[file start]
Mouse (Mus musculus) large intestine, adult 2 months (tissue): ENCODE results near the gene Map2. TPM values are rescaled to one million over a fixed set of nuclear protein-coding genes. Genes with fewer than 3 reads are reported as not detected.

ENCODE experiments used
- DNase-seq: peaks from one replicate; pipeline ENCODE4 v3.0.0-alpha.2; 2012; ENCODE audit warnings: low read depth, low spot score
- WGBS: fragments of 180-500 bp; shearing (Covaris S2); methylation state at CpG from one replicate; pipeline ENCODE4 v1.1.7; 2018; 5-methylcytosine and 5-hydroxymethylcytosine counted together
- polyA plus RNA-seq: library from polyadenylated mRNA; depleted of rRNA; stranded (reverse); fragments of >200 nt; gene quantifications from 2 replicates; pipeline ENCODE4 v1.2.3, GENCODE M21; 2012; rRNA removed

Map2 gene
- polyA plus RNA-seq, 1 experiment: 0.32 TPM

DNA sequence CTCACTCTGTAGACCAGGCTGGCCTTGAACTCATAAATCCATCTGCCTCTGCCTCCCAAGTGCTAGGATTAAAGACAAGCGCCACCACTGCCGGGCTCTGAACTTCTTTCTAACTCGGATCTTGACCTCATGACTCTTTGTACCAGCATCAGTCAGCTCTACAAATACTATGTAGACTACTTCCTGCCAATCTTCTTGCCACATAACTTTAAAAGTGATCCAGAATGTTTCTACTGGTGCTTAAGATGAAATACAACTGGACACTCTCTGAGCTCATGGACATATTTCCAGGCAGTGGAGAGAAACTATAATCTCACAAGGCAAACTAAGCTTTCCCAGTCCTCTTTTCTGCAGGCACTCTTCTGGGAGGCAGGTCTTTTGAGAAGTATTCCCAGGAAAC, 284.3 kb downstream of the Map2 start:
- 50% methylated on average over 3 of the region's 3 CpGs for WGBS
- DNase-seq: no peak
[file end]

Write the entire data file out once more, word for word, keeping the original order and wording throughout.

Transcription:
Mouse (Mus musculus) large intestine, adult 2 months (tissue): ENCODE results near the gene Map2. TPM values are rescaled to one million over a fixed set of nuclear protein-coding genes. Genes with fewer than 3 reads are reported as not detected.

ENCODE experiments used
- DNase-seq: peaks from one replicate; pipeline ENCODE4 v3.0.0-alpha.2; 2012; ENCODE audit warnings: low read depth, low spot score
- WGBS: fragments of 180-500 bp; shearing (Covaris S2); methylation state at CpG from one replicate; pipeline ENCODE4 v1.1.7; 2018; 5-methylcytosine and 5-hydroxymethylcytosine counted together
- polyA plus RNA-seq: library from polyadenylated mRNA; depleted of rRNA; stranded (reverse); fragments of >200 nt; gene quantifications from 2 replicates; pipeline ENCODE4 v1.2.3, GENCODE M21; 2012; rRNA removed

Map2 gene
- polyA plus RNA-seq, 1 experiment: 0.32 TPM

DNA sequence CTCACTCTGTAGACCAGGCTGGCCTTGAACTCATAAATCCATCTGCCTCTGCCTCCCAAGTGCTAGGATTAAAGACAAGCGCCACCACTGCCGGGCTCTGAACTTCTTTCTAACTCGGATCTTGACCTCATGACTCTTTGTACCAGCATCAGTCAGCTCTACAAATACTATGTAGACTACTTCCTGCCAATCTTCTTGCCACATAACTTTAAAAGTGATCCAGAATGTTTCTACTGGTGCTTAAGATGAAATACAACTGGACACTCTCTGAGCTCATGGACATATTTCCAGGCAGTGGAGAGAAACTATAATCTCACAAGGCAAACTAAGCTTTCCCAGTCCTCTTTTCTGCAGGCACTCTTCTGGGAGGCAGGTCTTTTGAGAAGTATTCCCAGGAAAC, 284.3 kb downstream of the Map2 start:
- 50% methylated on average over 3 of the region's 3 CpGs for WGBS
- DNase-seq: no peak